Need-Based Financial Aid Awards

Washington’s need-based financial aid awards are determined by a careful evaluation of detailed financial information provided by the applicant (who is under 30 at matriculation) and the applicant’s parents. If an applicant’s parents are unmarried, separated, or divorced, the financial information is required from both living biological parents (excluding income and assets of their spouse, if they have remarried). All financial data is documented with official copies of U.S. individual income tax return of the applicant and the applicant’s parents.  Applicants over 30 (at matriculation) are not required to submit parent financial information.

“Permanent residents” of the United States are eligible for Federal financial aid programs. But need-based financial aid is awarded from Washington only if the applicant and parents can provide official US IRS joint or individual tax returns or proof of IRS non-filing status.  If you wish to apply for need-based university aid, you may appeal this policy by submitting audited foreign tax documents with the same detailed information as provided on a U.S. income tax return. Both original and translated versions must be presented and will be approved based on a case-by-case basis.   Students who are not “permanent residents” or citizens of the United States are not eligible for need-based financial aid and must document, in a manner acceptable to Washington University, the resources to pay the cost of education for four years. Please see our international and DACA student policy.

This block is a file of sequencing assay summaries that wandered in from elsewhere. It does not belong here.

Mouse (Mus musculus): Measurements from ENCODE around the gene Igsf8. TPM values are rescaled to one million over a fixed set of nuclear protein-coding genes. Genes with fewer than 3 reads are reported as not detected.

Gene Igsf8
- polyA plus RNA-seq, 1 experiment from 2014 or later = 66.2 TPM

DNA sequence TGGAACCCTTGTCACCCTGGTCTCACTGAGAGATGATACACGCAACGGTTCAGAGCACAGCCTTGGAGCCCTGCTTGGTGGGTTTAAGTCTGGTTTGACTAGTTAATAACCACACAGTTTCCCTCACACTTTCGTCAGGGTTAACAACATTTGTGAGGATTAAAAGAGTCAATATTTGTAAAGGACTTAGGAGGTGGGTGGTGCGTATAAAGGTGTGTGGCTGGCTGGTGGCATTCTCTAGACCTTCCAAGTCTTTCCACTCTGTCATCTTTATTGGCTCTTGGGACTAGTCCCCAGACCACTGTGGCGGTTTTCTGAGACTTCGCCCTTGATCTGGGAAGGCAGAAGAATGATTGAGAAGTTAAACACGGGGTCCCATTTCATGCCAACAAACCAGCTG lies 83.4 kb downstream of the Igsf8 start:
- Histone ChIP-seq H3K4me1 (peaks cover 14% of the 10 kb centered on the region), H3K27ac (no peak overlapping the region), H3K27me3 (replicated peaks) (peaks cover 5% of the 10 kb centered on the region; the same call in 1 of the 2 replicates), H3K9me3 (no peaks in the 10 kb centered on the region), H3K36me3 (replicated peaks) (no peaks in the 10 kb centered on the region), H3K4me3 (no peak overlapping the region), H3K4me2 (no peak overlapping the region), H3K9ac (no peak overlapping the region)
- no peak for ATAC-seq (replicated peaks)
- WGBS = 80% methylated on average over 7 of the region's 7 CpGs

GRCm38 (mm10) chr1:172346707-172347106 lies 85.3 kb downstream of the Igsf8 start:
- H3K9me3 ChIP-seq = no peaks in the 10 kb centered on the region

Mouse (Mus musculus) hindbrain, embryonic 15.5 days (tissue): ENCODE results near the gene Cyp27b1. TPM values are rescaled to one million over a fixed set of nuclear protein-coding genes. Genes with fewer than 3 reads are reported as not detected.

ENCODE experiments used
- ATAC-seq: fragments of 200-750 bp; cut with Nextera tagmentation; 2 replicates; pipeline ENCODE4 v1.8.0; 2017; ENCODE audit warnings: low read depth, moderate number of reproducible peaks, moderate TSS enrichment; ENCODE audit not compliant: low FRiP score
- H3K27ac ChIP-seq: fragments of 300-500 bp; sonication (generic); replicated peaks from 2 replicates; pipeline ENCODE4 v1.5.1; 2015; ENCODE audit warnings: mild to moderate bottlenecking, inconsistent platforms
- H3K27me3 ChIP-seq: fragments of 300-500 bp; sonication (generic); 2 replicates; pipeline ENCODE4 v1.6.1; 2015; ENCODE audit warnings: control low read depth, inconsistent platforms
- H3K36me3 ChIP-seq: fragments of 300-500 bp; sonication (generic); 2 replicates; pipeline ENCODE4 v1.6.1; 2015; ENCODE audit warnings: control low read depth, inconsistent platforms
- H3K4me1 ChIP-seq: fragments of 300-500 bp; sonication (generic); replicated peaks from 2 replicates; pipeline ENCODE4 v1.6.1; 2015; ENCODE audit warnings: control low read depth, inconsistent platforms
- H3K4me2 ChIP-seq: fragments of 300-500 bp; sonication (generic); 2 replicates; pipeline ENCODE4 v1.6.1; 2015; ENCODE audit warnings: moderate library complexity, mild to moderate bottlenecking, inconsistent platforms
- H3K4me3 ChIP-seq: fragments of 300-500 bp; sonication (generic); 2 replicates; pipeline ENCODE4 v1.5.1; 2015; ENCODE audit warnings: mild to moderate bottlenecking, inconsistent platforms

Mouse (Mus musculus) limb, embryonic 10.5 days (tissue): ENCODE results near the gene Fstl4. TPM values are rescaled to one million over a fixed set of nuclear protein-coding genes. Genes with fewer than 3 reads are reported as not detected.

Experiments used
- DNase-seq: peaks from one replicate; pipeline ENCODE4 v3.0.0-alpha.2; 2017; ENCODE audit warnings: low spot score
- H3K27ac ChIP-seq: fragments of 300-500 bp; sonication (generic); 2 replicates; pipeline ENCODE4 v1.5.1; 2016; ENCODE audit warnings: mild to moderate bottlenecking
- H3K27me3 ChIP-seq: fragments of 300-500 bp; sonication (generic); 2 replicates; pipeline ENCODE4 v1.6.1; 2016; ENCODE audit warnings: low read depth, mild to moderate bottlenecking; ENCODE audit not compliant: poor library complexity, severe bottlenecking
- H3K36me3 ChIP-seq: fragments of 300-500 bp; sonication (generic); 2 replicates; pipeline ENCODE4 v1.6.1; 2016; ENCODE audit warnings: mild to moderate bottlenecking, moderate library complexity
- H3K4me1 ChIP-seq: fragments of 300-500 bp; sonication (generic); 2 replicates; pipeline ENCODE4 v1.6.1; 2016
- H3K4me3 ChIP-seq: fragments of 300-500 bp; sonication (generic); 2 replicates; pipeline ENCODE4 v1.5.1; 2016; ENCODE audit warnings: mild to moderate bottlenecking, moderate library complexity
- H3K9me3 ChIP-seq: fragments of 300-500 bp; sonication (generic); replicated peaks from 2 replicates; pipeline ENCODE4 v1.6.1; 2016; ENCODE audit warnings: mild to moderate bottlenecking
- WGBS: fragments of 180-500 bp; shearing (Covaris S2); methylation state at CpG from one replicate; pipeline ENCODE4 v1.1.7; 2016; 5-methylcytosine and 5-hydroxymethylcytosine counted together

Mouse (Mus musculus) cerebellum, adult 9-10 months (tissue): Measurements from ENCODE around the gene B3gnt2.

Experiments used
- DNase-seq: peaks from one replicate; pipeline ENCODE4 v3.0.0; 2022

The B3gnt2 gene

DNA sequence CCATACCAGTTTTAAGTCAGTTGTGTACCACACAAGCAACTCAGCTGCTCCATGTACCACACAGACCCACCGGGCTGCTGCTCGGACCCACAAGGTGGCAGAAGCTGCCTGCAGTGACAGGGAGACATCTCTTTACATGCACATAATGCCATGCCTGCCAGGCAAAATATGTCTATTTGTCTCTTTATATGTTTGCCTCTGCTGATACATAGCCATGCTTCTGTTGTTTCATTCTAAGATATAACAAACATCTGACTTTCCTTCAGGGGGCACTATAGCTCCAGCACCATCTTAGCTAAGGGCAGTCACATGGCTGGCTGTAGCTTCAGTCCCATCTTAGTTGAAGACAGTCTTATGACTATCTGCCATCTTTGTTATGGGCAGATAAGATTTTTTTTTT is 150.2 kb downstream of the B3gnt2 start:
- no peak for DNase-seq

Educational Debt Data for 2022 Graduates at Washington University School of Medicine

Debt Amount Number of Students
$1 –  59,999 18
$60,000 – 119,999 19
$120,000 – 159,999 18
$160,000 – 199,999 2
$200,000 – or more 2
Total graduates with debt 59
*Medical school only
Average total debt $100,350

Educational Debt Data for 2021 Graduates at Medical Schools in the U.S.

National Averages Debt Amount
Public medical schools $194,280
Private medical schools $218,746
All (public and private) $206,513

Merit-Based Awards

In addition to our considerable need-based financial aid resources, Washington is among a small number of medical schools which offer merit-based scholarships. Our merit scholarships are generally full tuition scholarships and are offered to entering students only. Recipients are selected from those applicants who have been accepted to the entering class, and all accepted students are considered for merit scholarships. Merit-based scholarships are eligible for annual renewal of four years of support.